I might have taken a different view: Justice L. Nageswara Rao on the Supreme Court upholding the constitutionality of PMLA

Answering questions from the audience at the webinar hosted by The Leaflet on the occasion of 75th Independence Day, Justice L. Nageswara Rao acknowledged that there is a general feeling that the PMLA judgment is a setback to personal liberty. 

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RETIRED Supreme Court judge, Justice L. Nageswara Rao said on Monday that he might have taken a different view had he decided the PMLA case, in which the Supreme Court had upheld the constitutionality of various contested provisions of the Prevention of Money Laundering Act, 2002 (‘PMLA’), on July 27.

Justice Rao, who delivered a lecture at the webinar on ‘Life and Liberty: India at 75 years of Independence‘, hosted by The Leaflet on August 15, made this observation during the question and answer (‘Q&A’) session, which followed his lecture. The Q&A session was moderated by Pamela Philipose, journalist and a member of The Leaflet‘s editorial board.

Referring to Vijay Madanlal Choudhary & Ors. versus Union of India & Ors. (2022), on which his views were sought by members of the audience, Justice Rao said: “I have read the judgment, and I have also read the criticism by several legal scholars and retired judges about the viewpoint of the Supreme Court in the said judgment.”

Justice Rao clarified, however, that he would not be critical of the judges who have written the judgment or the philosophy on which the judgment is based.

Justice Rao explained that the aspect pertaining to liberty under the PMLA was mainly related to the Enforcement Case Information Report (‘ECIR’), which is equivalent to a First Information Report. He told the audience that the issue is that the ECIR is not given to the persons when they are called to question by the Enforcement Directorate (‘ED’). “They really do not know whether they are accused or witnesses, and what it is that is sought from them,” he said.

In Vijay Madanlal Chaudhary, a Supreme Court bench comprising Justices A.M. Khanwilkar, Dinesh Maheshwari and C.T. Ravikumar held that all of the PMLA’s provisions, including the ED’s power of search, seizure and arrest, have a reasonable nexus with the objects sought to be achieved, that is, preventing and regulating money-laundering effectively.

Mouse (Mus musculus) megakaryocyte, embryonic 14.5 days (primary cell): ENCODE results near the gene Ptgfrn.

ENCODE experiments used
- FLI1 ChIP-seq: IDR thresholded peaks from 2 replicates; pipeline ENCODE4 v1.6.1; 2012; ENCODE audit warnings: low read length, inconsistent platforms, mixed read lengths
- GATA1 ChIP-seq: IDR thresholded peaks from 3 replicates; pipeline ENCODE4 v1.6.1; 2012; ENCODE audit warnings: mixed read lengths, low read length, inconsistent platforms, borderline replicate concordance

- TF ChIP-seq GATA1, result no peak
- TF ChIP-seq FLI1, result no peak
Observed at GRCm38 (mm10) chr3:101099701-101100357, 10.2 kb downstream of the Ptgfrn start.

Justice Rao acknowledged that there is a general feeling that the PMLA judgment is a setback to personal liberty. However, he went on to say, “you will come across a number of judgments where the court has been saying that liberty is to be protected. In December 2021, there was a case that came up before the present Chief Justice of India, where he made a comment that people are unnecessarily dragged into cases in PMLA by the ED. Then he again mentioned that the process itself is becoming a punishment.”

On being asked whether the concept of liberty has undergone a change after the judgment, he said, “I am afraid not. Concept of liberty, which has been evolving over the past 75 years, is clearly to the effect that courts are in favour of protecting the personal liberty of an individual.”

Justice Rao was then asked about the need for institutional reforms on bail in the lower courts. He clarified that there is no ambiguity in law in this regard. “It’s only [in] the implementation of the law laid down by the Supreme Court that the difficulty arises … To my individual perception, the trial court judges are working under tremendous pressure,” he said.

He took an example where grave offences are committed by a politician or there is a sensational case before a lower court judge, and stated, “… the press takes over and there is some sort of a public opinion that is built up even before the district judge or the Magistrate takes over the case. And the judge is not really sure as to how he should proceed because he is also a human being. There is already a trial that is going on in public. He does not know whether, if he grants a bail, what is going to be done. If he does not grant a bail, there is going to be a problem. So, this is something which I have seen personally…there is a lurking fear in the minds of judges when they deal with the applications of bail, especially in sensational cases,”.

Justice Rao referred to another Supreme Court judgment from last month, in Satender Kumar Antil versus Central Bureau of Investigation & Anr. (2022), in which the Court recommended to the Parliament to enact a Bail Act.

On being asked to comment on lawyer and politician Kapil Sibal’s statement from last week that there is no hope left in the judiciary, Justice Rao said, “Sibal has his own views with which I do not agree. Judiciary is an institution on which the members of public and citizenry have some hope in the checks and balances. This is really very important for the smooth functioning of the democracy. Judiciary is a very important institution to check any arbitrary actions of the executive.”

Justice Rao stated that in the absence of public confidence in the institution, there will be no check on the excesses committed by the Executive.

He concluded by stating that there is no point in losing hope in courts since it was courts that took up causes of the underprivileged and those from the disadvantaged sections of the society. He told the audience: “[It is] because of the interference of the court that people have got food, shelter…and their suffering has been taken note of…We just have to put behind any judgment or feeling of disappointment, and hope that the Supreme Court continues to do the good work it has been doing for the past 75 years.”

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